How Wood Wasps Can Affect Your Property?
23 August 2013
What is a Wood wasp?
The Horntail also generally known as the ‘Giant Wood Wasp’ or even ‘Greater Horntail’ which is a large sawfly, is usually discovered near pine woods, or even locations in which pine timbers are utilized.
A wood wasp or a horntail infestation can be easily confused with woodworm infestation. As a member of the wasp family, the female is black and yellow-coloured, with a very long ‘sting’. This is her ovipositor, which she uses to penetrate into the timber to lay her eggs, specifically in timbers such as pine.
Within a suitable environment, located by the wasp, it is able to release its eggs from the ovipositor, implanting them deep into the timber. Over time, the whitish larva develops and evolves into an insect with six legs and jaws strong enough to gnaw its way through the solid wood. The larva commences its excavation of a lengthy tunnel, it can take up to several years for the larva to reach maturity. Once at this phase, it spins a silken cocoon and then transforms into a pupa that has produced its own limbs and wings folded beside its body. However, before preparing its own cocoon, it requires a protective level before preceding its journey to tunnel out of the internal bark. This ensures that in its winged state it has to simply bite a path through the softer obstacle to its freedom.
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What damage do Wood Wasps cause?
Although similar to caterpillars, a wood wasp will not hesitate, when necessary, to make its way even through soft metal such as lead and silver. There is even a record of a Sirex (a type of wood wasp)-infested tree having been cut to create rafters that were utilized in the construction of a roof area. The rafters were also protected with sheet-lead an eighth of an inch thick. The Sirex within the timber had desires for its freedom and although the path had been blocked by lead went right through it with ease, finding lead not much more difficult to handle than bark.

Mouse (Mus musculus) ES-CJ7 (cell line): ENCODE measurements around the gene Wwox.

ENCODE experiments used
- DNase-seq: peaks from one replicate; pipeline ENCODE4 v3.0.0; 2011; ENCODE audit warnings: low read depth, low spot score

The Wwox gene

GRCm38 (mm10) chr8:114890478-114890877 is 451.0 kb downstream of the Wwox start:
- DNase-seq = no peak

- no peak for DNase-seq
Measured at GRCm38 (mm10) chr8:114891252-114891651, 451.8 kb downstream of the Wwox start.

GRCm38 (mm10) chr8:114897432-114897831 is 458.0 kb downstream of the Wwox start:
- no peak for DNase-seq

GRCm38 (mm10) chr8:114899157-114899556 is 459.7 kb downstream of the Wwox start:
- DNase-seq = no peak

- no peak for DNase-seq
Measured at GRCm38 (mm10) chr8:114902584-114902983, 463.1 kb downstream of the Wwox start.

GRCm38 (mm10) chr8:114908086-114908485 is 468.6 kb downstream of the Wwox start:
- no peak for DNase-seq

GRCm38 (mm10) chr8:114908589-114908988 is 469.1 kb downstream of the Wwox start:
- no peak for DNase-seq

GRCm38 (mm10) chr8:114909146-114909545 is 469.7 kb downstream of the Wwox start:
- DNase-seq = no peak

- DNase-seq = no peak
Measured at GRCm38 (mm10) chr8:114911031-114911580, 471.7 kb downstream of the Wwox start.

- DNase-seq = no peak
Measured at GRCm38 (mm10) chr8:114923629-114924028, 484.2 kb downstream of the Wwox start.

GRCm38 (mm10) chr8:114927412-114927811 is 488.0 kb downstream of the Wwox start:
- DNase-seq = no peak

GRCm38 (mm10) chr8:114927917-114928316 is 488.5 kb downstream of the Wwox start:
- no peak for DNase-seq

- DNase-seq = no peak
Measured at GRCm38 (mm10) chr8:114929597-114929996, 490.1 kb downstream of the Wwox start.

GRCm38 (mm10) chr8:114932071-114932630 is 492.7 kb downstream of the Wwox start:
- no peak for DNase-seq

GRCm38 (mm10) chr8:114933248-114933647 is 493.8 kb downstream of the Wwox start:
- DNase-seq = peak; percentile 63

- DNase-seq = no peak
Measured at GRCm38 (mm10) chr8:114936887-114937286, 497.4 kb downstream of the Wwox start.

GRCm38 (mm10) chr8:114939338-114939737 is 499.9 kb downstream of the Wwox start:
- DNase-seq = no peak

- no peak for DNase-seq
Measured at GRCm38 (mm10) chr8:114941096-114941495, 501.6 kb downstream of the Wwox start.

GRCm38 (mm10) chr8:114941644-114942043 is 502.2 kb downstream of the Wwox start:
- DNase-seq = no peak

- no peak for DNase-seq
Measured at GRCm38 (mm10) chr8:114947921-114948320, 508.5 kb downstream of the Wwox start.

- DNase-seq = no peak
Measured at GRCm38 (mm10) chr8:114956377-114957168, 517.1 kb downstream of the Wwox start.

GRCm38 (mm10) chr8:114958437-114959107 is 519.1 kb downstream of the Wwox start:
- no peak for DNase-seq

When are Wood wasps active?
This is type insect cannot be treated as the wasps’ only attack unhealthy trees and newly felled timber as it needs moisture to develop. Once the timber is cut it is not possible for a re-infestation to take place as the timber is too dry. However, in this particular case discovered by our Timberwise Shrewsbury surveyor the timber had already been infested and the larva had come to the end of the developing stage of the life cycle and were, therefore, ready to exit the timber. The resulting damage to the new strip of oak flooring is shown below. The telltale signs of the wood being damaged are densely packed bore dust and large emergence holes.
If you believe you may have an infestation of horntail wood wasp the same situation it is highly recommended that you get a qualified surveyor to inspect your property to identify for certain the cause of the damage.
Contact Timberwise for more information
Not sure if you have woodworm or wood wasps? Do you need a second opinion to confirm an infestation? For help and advice on timber infestations within your property, simply complete our on-line survey request form to arrange a surveyor to visit.